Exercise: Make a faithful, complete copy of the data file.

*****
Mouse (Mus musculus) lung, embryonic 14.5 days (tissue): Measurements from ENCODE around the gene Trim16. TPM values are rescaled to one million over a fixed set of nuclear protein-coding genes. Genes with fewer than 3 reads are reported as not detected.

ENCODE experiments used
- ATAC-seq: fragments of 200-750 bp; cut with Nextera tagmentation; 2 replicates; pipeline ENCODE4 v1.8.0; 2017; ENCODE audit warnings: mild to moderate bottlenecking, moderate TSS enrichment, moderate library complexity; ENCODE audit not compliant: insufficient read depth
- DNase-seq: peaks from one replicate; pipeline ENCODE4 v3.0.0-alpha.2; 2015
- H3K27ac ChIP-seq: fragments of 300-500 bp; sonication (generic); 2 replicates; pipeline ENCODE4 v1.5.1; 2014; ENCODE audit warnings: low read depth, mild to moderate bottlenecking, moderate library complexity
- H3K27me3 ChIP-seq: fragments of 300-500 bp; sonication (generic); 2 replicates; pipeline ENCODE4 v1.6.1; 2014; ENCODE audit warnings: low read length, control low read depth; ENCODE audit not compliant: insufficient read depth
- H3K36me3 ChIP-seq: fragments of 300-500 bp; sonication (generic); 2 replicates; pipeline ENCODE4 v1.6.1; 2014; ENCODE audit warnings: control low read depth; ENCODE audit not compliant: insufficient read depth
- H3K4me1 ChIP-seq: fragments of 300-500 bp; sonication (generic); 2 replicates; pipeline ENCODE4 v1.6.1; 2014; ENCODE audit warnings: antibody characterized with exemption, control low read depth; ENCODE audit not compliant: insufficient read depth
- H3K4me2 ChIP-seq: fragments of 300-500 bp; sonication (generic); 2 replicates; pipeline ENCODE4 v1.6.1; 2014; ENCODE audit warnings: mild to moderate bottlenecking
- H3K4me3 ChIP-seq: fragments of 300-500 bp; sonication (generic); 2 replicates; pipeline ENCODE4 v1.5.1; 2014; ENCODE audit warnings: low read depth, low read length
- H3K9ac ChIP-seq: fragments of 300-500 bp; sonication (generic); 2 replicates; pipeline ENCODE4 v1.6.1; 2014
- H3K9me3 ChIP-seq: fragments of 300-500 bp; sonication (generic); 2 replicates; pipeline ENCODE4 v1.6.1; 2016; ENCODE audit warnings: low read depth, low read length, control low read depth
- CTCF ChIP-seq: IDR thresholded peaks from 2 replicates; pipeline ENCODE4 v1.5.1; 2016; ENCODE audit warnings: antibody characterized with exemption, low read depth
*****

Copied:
Mouse (Mus musculus) lung, embryonic 14.5 days (tissue): Measurements from ENCODE around the gene Trim16. TPM values are rescaled to one million over a fixed set of nuclear protein-coding genes. Genes with fewer than 3 reads are reported as not detected.

ENCODE experiments used
- ATAC-seq: fragments of 200-750 bp; cut with Nextera tagmentation; 2 replicates; pipeline ENCODE4 v1.8.0; 2017; ENCODE audit warnings: mild to moderate bottlenecking, moderate TSS enrichment, moderate library complexity; ENCODE audit not compliant: insufficient read depth
- DNase-seq: peaks from one replicate; pipeline ENCODE4 v3.0.0-alpha.2; 2015
- H3K27ac ChIP-seq: fragments of 300-500 bp; sonication (generic); 2 replicates; pipeline ENCODE4 v1.5.1; 2014; ENCODE audit warnings: low read depth, mild to moderate bottlenecking, moderate library complexity
- H3K27me3 ChIP-seq: fragments of 300-500 bp; sonication (generic); 2 replicates; pipeline ENCODE4 v1.6.1; 2014; ENCODE audit warnings: low read length, control low read depth; ENCODE audit not compliant: insufficient read depth
- H3K36me3 ChIP-seq: fragments of 300-500 bp; sonication (generic); 2 replicates; pipeline ENCODE4 v1.6.1; 2014; ENCODE audit warnings: control low read depth; ENCODE audit not compliant: insufficient read depth
- H3K4me1 ChIP-seq: fragments of 300-500 bp; sonication (generic); 2 replicates; pipeline ENCODE4 v1.6.1; 2014; ENCODE audit warnings: antibody characterized with exemption, control low read depth; ENCODE audit not compliant: insufficient read depth
- H3K4me2 ChIP-seq: fragments of 300-500 bp; sonication (generic); 2 replicates; pipeline ENCODE4 v1.6.1; 2014; ENCODE audit warnings: mild to moderate bottlenecking
- H3K4me3 ChIP-seq: fragments of 300-500 bp; sonication (generic); 2 replicates; pipeline ENCODE4 v1.5.1; 2014; ENCODE audit warnings: low read depth, low read length
- H3K9ac ChIP-seq: fragments of 300-500 bp; sonication (generic); 2 replicates; pipeline ENCODE4 v1.6.1; 2014
- H3K9me3 ChIP-seq: fragments of 300-500 bp; sonication (generic); 2 replicates; pipeline ENCODE4 v1.6.1; 2016; ENCODE audit warnings: low read depth, low read length, control low read depth
- CTCF ChIP-seq: IDR thresholded peaks from 2 replicates; pipeline ENCODE4 v1.5.1; 2016; ENCODE audit warnings: antibody characterized with exemption, low read depth